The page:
The government is changing the way it supports these institutions in transfers from the federal government to provincial governments. It did put in a bit more money, and I commend the government for doing so, but when it changes the system from an equity based system to a per capita based system, it is the small Atlantic provinces that are going to be hurt. In this change alone, Nova Scotia will receive $28 million less under the new system that was adopted by the Conservative government. Over the 10 year term of this change, Nova Scotians will receive $65 million. The province of Alberta will receive $3.5 billion. The minister's own province is doing okay, but where is the equity? Where is the fairness? Why should Nova Scotia be left behind? That is the unfairness that I see. That is pitting one region against another. We have seen this time and again from the government. There is a true unfairness there.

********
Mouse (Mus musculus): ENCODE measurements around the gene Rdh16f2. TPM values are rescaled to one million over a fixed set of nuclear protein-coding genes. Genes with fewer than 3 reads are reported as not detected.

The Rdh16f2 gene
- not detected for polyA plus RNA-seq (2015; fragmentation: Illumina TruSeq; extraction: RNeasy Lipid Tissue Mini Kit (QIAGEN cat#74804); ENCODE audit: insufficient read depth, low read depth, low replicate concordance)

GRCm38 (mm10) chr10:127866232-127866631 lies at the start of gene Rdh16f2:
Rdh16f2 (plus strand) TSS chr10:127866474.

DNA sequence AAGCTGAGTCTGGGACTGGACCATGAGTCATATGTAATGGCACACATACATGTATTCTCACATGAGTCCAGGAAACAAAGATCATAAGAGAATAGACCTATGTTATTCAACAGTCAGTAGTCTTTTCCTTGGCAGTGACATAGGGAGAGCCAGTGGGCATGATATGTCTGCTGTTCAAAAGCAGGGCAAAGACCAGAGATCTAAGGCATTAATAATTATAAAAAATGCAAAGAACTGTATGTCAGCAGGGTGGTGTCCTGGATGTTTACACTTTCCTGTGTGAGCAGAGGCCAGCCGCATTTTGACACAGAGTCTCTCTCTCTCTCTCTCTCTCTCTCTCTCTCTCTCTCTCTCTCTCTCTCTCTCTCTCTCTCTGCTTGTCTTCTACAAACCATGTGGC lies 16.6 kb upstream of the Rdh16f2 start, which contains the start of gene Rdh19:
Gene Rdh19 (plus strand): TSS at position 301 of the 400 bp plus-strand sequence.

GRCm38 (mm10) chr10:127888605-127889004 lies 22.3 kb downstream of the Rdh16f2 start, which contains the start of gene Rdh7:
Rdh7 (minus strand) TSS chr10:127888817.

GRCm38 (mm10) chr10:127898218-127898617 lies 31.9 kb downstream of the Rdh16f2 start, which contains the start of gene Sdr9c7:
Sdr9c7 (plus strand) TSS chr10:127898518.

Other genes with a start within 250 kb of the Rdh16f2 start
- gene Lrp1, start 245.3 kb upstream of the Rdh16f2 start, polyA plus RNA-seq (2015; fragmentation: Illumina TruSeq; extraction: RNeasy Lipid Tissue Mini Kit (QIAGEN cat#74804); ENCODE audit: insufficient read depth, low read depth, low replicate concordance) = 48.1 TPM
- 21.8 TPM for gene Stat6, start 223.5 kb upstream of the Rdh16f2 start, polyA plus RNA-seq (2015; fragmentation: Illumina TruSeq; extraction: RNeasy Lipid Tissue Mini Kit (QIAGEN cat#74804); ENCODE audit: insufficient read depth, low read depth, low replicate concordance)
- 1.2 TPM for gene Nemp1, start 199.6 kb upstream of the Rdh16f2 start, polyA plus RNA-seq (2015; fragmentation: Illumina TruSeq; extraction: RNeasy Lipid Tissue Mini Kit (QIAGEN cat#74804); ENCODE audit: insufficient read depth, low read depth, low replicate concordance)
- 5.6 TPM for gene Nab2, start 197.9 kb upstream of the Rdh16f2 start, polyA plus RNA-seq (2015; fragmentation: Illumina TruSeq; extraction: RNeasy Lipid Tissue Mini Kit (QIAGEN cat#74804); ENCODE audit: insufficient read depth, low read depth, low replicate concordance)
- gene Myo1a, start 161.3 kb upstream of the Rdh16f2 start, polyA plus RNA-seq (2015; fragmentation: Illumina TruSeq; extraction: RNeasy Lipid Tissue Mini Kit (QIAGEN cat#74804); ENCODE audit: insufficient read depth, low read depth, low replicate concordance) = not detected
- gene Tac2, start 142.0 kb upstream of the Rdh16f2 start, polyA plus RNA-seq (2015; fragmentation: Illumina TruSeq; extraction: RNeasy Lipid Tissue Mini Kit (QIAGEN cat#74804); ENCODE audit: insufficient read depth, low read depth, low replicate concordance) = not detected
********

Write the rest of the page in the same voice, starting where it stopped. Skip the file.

I can assure the government that we on this side of the House, on an issue by issue basis when that legislation comes forward, will stand and defend the rights of Nova Scotians. We will defend fairness. We will make sure that whatever the Conservatives bring forward will be scrutinized. If it is going to hurt Nova Scotians and if it is going to hurt Canadians, we will stand here and we will defeat it.


    Mr. Speaker, I would like to direct a question to my colleague across the House. Throughout the time that our new government has been in office, many things have occurred but on this side of the House and we get the job done.
    However, there has been a problem in the Senate. Would the member comment on whether or not he supports Senate reform?